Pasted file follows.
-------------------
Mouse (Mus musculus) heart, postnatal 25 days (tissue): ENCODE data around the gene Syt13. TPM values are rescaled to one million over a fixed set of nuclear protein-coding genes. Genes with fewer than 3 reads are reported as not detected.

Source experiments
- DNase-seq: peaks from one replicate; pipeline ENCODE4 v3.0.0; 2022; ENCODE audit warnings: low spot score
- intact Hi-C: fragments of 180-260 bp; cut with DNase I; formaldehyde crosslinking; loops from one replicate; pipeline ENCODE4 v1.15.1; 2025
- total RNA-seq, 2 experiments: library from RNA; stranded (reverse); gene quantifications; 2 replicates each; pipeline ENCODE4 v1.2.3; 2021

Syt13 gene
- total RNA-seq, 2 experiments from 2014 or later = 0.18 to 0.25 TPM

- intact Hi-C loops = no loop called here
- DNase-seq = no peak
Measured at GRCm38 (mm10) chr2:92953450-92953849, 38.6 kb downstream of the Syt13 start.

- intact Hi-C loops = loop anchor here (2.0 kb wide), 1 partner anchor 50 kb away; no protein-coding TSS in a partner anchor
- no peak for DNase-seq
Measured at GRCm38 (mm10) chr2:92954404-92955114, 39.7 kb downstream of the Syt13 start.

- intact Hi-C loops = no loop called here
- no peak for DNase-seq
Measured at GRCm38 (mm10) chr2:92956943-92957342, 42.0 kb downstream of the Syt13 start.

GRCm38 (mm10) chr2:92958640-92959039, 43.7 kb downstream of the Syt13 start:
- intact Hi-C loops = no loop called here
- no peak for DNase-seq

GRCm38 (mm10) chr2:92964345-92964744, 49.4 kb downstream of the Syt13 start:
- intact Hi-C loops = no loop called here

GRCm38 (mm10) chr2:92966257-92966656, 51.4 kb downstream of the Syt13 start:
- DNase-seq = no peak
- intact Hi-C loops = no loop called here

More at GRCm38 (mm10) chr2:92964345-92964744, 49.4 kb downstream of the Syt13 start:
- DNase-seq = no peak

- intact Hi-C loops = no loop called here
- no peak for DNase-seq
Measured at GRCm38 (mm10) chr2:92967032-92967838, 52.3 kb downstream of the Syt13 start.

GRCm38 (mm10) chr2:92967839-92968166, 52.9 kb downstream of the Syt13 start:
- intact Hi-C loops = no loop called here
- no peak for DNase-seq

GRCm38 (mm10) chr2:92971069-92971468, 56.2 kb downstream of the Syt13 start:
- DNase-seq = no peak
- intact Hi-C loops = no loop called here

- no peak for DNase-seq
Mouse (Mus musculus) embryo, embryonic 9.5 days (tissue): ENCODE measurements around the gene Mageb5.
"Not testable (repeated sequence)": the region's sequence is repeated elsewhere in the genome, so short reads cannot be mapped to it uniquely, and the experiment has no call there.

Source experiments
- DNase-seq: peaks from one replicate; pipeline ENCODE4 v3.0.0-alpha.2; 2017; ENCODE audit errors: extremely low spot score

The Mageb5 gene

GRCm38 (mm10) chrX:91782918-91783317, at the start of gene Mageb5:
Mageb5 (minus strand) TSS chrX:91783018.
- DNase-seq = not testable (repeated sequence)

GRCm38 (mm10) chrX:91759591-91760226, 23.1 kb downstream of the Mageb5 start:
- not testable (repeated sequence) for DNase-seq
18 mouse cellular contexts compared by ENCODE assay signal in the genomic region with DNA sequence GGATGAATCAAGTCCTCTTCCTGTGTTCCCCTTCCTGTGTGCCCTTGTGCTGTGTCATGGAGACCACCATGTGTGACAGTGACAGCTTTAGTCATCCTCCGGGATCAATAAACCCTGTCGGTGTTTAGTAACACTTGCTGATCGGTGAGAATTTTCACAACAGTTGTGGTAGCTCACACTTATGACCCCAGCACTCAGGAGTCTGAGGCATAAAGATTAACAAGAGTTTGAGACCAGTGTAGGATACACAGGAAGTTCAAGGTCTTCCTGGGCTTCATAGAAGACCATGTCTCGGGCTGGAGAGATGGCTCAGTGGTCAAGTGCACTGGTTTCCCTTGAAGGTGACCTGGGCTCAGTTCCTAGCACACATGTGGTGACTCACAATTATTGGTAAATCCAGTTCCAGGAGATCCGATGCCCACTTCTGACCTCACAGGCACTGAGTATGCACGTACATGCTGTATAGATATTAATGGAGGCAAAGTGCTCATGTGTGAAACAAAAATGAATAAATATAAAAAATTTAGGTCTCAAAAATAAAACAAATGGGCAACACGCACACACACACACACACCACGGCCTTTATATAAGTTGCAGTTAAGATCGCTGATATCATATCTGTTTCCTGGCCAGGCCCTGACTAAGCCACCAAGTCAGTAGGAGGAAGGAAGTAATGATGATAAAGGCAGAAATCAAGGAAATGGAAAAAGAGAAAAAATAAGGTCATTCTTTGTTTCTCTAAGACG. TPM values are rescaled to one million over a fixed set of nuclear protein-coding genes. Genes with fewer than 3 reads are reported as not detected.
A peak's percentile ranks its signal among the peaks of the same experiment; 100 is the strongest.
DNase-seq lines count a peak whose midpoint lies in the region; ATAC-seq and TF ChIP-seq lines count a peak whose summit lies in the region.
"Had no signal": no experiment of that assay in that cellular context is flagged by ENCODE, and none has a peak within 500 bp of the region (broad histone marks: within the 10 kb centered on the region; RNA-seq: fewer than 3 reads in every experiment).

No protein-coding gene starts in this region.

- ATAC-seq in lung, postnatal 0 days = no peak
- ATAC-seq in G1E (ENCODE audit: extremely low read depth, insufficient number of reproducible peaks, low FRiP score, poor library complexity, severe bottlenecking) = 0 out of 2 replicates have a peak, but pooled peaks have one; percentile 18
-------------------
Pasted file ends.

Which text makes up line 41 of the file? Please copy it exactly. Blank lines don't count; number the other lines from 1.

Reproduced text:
The Mageb5 gene